RESIDENTS of the Wye Valley unable to choose where they are treated on the NHS will be given further options after three years of campaigning.
Action for Our Care, an action group established to raise issues about cross-border healthcare, held a public meeting in St Briavels on Saturday (16th April).
Since devolution in 2012, residents who were registered to a GP practice in Wales had to have treatment in Wales, even if they lived in England. This has left frustrated residents with apparently longer waiting times and, as the group say, the “worst of all worlds” as they cannot vote in Wales.
The meeting was attended by Forest of Dean MP Mark Harper, Gloucestershire Clinical Commissioning Group representative Dr Marion Andrews-Edwards and around 200 concerned residents, who heard stories from individuals affected by the issue.
One speaker was Annie Mulholland, a former Cardiff resident with terminal ovarian cancer who claimed she was forced to move to England to access a better range of cancer treatments and clinical trials.
She spoke of the difficulty to get onto a clinical trial outside Wales. Despite wanting “desperately” to have treatment in Wales, when she was “put to the back of the queue” after an appointment clash, she was told she would have to wait 12 weeks for another appointment in Wales, compared to a waiting time in England of 10 days.
Dr Andrews-Evans announced that a new Referral Assessment Centre based in Shropshire will open by 1st July, providing help for residents affected by the issue. GPs will be able to refer residents to the centre, potentially allowing them to have treatment in England if it is necessary. Of the 20,000 residents in the UK affected by the issue, more than 8,000 live in Gloucestershire.
It was also confirmed that the 21,000 leaflets alerting residents to the changes, which the acton group claim have been ‘gathering dust’, will be delivered.
Chepstow GP Dr Alastair Jackson said: “I have been a GP for 32 years and three-quarters of my patients live in England and one-quarter live in Wales. Until devolution, this was no problem.”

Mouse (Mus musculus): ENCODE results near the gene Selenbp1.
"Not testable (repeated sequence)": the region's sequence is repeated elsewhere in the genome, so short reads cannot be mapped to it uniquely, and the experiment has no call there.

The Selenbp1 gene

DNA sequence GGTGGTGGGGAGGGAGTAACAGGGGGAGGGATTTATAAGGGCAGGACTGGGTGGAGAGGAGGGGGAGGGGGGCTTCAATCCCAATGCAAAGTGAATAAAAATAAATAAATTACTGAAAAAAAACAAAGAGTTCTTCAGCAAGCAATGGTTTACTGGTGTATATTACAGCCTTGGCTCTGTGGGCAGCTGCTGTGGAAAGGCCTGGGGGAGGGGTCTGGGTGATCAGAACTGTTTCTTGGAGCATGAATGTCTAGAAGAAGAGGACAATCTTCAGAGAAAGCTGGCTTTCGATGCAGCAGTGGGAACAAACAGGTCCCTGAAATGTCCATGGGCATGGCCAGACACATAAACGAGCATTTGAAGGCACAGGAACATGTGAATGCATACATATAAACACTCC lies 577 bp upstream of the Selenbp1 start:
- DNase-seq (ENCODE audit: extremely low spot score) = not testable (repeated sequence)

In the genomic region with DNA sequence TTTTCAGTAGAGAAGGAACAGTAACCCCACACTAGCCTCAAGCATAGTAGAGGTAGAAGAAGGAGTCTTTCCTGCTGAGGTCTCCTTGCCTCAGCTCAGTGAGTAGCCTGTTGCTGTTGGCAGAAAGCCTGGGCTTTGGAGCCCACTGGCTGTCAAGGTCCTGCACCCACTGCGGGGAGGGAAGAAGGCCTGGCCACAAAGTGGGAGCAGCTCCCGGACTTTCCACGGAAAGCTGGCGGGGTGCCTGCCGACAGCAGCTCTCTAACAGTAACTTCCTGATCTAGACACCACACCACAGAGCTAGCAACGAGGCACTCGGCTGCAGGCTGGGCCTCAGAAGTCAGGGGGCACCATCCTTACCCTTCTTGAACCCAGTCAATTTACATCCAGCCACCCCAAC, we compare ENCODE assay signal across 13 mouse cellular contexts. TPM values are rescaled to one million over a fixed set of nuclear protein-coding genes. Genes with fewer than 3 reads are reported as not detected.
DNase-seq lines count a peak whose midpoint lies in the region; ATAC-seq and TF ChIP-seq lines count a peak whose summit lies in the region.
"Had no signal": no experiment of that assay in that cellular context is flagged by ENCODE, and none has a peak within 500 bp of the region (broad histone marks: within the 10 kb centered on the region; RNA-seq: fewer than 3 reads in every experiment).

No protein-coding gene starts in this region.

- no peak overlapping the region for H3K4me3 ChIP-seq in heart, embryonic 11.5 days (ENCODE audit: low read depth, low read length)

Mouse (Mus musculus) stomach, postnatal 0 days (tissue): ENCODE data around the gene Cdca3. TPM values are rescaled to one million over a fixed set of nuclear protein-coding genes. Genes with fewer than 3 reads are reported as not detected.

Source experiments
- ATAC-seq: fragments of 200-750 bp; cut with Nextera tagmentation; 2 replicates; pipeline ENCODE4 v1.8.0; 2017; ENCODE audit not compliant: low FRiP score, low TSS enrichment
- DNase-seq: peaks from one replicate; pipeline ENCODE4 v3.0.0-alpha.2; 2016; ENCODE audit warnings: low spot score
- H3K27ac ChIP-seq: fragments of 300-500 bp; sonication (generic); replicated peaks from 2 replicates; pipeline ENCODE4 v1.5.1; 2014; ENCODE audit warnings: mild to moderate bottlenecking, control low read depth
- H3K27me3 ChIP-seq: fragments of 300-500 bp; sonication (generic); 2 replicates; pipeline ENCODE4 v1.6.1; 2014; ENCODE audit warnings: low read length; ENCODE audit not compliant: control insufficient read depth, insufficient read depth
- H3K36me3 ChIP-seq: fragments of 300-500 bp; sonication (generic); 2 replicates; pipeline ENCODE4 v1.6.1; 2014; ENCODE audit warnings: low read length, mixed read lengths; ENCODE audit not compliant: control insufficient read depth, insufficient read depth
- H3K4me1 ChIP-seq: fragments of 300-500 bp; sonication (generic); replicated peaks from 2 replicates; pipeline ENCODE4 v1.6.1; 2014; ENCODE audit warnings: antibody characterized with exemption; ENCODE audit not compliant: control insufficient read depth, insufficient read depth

Helen Molyneux, Forest of Dean councillor for Tidenham suggested that the situation had been an “unintended consequence of devolution legislation,” and that people living on the wrong side of the border were suffering from a “democratic deficit”.
Mr Harper MP later wrote on social media: “I am really grateful to Pam Plummer and Action for Our Care who have worked tirelessly to ensure these problems are rectified.
“This is a real positive step forward. I am also pleased that NHS England, nearby GPs and all of the relevant local councils have been committed to solving these problems.
“The progress we have made is the result of three years worth of hard campaigning. At the previous public meeting I attended in 2013, the very clear steer was that people didn’t want to change GPs. This meant that ministerial colleagues have had to find a solution that allowed people to stay with their GPs and access the services they are entitled to as English residents. It is disappointing that the Welsh Government has not been very helpful in trying to fix this situation. Despite this, I feel we are now in a good place to move forward and I will continue to follow closely the progress the CCG makes in the weeks ahead.”